Comprehensive Teeth Cleaning for Dogs and Cats in Amesbury, MA

Here at Merrimac Valley Animal Hospital, we are proud to provide compassionate dental care services for your pet. We have been offering Comprehensive Oral Health Assessment and Treatment (COHAT) for many years. Our veterinarians who perform COHATs have received extracurricular training to offer the best care possible to your pet.

A true COHAT includes:

  • Pre-surgical blood work evaluation and health history evaluation prior to anesthesia
  • Thorough oral exam with probing and charting
  • Dental X-rays (pre- and post-extraction)
  • A treatment plan for each individual (including pain control and feeding instructions and recheck exams)

Call (978) 388-3074 or schedule your appointment online.

What is Periodontal Disease?

Periodontal disease is the most common disease affecting dogs and cats. Bacteria infects the structures holding the teeth in place, causing destruction of the gums and bone loss. This can eventually result in tooth decay and tooth loss without veterinary intervention.

Tooth Resorption in Dogs and Cats

Cats and dogs can also develop a painful condition known as tooth resorption, which essentially destroys the tooth. This condition, which is more common in cats (prevalence can be as high as 68%!) can start at the roots and extend to the crown, and can go undetected if X-rays are not performed. Tooth resorption can create “big cavities” that are extremely painful and cannot be corrected with fillings like human cavities. The only treatment for these painful, affected teeth is extraction.

Tooth Fractures

Studies have shown that almost 1/3 of canine pets will have fracture teeth. Fractured teeth are painful and will need to be addressed with extraction or root canal treatment. X-rays will tell us if the fractured tooth can be treated with root canal therapy, or if extraction is the only option.

Tooth Pain can Harm Your Pet’s Quality of Life

Our pets unfortunately cannot tell us if they have a painful tooth. Their instinct is to hide pain so they can “survive.” This instinct served their ancestors well in the wild, but does not help them now. Therefore, most pets’ parents have no idea that they are experiencing real pain. Their dogs and cats may continue to eat and act normally. Yet, we often hear from clients how much better their pets feel after a COHAT and any hidden disease is taken care of; they are more playful, more energetic, purring more, carrying toys, etc.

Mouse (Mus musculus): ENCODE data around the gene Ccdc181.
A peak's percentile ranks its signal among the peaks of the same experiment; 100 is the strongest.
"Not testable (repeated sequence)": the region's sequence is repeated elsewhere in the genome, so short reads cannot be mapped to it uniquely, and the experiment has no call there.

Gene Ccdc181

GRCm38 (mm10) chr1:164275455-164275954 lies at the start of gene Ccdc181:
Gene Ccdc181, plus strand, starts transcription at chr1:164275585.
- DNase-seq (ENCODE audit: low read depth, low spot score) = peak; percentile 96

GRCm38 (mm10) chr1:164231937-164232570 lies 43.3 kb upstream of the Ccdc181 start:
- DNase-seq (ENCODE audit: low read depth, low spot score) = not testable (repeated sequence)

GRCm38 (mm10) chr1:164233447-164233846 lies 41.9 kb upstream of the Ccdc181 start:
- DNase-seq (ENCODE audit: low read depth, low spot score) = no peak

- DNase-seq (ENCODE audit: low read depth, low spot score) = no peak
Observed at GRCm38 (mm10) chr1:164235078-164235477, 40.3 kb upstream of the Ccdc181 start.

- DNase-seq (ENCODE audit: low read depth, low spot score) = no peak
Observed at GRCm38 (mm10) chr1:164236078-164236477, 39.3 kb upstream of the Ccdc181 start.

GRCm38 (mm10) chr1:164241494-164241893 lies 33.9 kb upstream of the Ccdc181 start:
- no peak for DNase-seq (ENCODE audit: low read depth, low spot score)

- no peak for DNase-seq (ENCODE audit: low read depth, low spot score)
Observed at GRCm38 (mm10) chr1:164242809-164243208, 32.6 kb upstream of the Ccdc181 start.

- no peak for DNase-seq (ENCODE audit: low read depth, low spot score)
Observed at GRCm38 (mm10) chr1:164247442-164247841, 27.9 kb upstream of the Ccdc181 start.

Why We Recommend a Comprehensive Oral Health Assessment & Treatment (COHAT)

Teeth cleanings improve your pet’s oral health, keep their breath fresh and help to prevent periodontal disease over time. But teeth cleanings on their own are not enough to assess for oral disease.

Performing a COHAT means we assess the health of the whole mouth. This involves a thorough oral exam in which we probe every tooth on all its surfaces and perform dental X-rays to check for hidden bone disease below the gum line, such as root abscesses, bone loss, tooth resorption, and hidden cancerous processes. Without X-rays, many conditions can go undetected, and your pet will go home with clean teeth but continue to have a painful hidden infection and/or tooth resorption.

A COHAT done by a trained veterinarian will find any problem that cleaning alone cannot. Your vet will come up with a plan to treat the problem before it gets worse. Our goal is to ensure that your pet has a pain-free and infection-free mouth.

What to Expect for Your Pet’s Treatment

We may need to divide your pet’s treatment into two procedures depending on how much disease we find. During the first procedure, we will evaluate the oral cavity for disease and make a plan for treatment. We might be able to finish the whole treatment during that first visit; however, a second procedure may be necessary if there are several teeth that need to be addressed.

For more information on periodontal disease and dental cleaning, visit:

We recommend avoiding places offering “anesthesia-free dental cleanings.” They are not offering a true COHAT. “Anesthesia-free dentals” are not considered a standard level of care by the American Veterinary Dental College. For more information, visit: